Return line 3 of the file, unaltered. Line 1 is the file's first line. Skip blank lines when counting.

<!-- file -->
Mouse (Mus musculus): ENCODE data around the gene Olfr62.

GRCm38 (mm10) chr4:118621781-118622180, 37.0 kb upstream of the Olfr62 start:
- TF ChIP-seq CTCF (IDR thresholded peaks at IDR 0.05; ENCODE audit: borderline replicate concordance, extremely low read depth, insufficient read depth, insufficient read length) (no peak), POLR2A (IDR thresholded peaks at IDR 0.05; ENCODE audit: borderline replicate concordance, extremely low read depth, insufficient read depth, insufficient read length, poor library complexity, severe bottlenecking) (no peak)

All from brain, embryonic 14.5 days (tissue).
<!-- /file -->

- TF ChIP-seq CTCF (IDR thresholded peaks at IDR 0.05; ENCODE audit: borderline replicate concordance, extremely low read depth, insufficient read depth, insufficient read length) (no peak), POLR2A (IDR thresholded peaks at IDR 0.05; ENCODE audit: borderline replicate concordance, extremely low read depth, insufficient read depth, insufficient read length, poor library complexity, severe bottlenecking) (no peak)